10. I think you're infected with an extreme case of overanalysitis, and the only cure is to plunge in and out of an ice cold bath while singing Elvis Presley for several hours.
  11. It has a strong American vibe to it, and most likely points to Gilded Age American retro in space, rather than a straight up continental belle epoque. Which is a very Fallouty move: take America's imagination of the future from a particular point in the past, and then pull that forward into a fictional setting.
  12. I would absolutely love a space RPG with a belle epoque aesthetic, but this seems a lot more Americanised. Well, we'll finally get some details!
  13. People have different opinions. As I get older, I learn that it makes me healthier to try and understand where they're coming from, even if I ultimately conclude that their opinions are bad ones. I used to get a kick out of talking about how ignorant or biased those other people are (and still succumb to it sometimes), but eventually I realised that when you do it, the silent majority isn't applauding with you - they're usually looking at you in pity. Many acquisitions of this kind in the industry have ended badly for gamers who wanted more good games, so I can certainly understand that fe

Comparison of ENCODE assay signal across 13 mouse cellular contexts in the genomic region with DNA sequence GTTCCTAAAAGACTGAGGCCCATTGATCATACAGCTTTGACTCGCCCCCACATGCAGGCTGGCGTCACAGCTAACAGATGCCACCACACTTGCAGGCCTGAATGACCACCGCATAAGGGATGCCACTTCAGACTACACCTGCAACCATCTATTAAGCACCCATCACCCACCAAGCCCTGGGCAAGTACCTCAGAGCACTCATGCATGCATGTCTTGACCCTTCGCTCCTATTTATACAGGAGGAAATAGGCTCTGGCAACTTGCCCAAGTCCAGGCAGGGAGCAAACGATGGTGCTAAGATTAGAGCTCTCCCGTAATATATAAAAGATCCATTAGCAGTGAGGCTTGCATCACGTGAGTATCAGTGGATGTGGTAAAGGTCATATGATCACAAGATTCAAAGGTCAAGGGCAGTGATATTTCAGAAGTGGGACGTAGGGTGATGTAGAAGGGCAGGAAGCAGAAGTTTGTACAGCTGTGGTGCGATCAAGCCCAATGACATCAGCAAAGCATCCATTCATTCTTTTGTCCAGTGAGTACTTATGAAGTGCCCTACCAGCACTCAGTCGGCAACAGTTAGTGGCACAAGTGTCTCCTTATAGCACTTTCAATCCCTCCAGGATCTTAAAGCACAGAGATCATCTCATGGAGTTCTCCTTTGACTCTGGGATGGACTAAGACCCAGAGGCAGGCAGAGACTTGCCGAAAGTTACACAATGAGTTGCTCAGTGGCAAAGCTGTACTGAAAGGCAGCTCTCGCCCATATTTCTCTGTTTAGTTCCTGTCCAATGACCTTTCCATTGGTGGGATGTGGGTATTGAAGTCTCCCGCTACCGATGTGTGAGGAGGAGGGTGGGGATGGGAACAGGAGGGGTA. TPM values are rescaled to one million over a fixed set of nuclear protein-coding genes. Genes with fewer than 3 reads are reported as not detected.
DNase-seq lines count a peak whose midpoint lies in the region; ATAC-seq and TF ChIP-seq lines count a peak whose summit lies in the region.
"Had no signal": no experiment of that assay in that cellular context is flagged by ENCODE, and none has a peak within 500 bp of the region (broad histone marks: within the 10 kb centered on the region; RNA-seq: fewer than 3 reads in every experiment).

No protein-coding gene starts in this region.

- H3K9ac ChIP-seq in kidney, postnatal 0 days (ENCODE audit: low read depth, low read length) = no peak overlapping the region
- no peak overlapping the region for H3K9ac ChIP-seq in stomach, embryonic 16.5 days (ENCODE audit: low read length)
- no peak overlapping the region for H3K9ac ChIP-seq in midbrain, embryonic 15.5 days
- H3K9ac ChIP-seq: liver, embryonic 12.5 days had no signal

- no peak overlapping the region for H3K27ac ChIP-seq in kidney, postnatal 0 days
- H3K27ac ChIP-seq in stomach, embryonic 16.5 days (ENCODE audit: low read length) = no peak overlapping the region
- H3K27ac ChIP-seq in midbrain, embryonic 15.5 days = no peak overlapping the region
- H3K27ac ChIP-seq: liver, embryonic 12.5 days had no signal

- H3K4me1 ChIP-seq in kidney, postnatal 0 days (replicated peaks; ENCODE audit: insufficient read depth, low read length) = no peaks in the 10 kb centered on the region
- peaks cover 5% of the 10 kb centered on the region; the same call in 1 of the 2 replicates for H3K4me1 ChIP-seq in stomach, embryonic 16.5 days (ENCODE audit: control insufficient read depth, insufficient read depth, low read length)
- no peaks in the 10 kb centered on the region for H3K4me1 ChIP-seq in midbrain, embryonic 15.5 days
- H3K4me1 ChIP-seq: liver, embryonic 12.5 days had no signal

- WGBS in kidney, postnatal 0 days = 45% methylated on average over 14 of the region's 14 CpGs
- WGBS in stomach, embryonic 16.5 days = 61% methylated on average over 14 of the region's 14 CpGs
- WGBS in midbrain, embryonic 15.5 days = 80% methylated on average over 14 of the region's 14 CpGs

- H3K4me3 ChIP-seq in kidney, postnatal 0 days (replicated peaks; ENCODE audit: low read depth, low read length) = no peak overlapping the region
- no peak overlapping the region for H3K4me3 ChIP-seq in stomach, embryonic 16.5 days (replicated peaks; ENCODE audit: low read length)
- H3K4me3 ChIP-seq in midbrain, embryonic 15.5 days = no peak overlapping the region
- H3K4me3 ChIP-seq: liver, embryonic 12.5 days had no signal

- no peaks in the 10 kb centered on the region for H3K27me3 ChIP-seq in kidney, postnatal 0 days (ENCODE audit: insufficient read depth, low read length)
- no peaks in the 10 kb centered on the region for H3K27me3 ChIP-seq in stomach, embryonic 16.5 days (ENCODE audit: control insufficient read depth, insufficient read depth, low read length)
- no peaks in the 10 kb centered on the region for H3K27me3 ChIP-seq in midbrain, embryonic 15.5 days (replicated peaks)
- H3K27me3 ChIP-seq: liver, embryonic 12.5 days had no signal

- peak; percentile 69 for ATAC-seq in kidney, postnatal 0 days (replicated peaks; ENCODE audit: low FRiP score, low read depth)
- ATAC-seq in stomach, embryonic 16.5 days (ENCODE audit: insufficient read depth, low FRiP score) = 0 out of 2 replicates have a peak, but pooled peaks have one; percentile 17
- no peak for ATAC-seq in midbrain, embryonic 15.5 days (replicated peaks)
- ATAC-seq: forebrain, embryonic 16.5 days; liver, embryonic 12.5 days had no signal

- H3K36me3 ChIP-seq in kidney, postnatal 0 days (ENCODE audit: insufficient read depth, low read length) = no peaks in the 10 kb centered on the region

14. No thanks. Obsidian have proven time and again that they struggle with making good action RPG gameplay. Even when I liked their attempt at it (Alpha Protocol), this led to a devastating commercial failure and hard times for the company. That said, this really might be what Outer Worlds offers, since over-the-shoulder / first-person, open-world-ish big market RPG has always been in Obsidian's / Feargus's ambitions from Day 1.
  15. The KS for POE, successful as it was, was never ever going to give them a basis to sustainably make games for perpetuity. For that, Obsidian needed to fire 80% of its workforce, trim down to ~10 people (which was the core POE team, by the way), cut the budget for POE1 & 2 by a huge amount (since they went over KS budgets), and in turn significantly reduce the scope and visual appeal of the games - and then still hope on tenterhooks they sell enough to fund their next game. The alternative is that you KS every single game. Not exactly viable, and I'm not sure that's such a utopian outco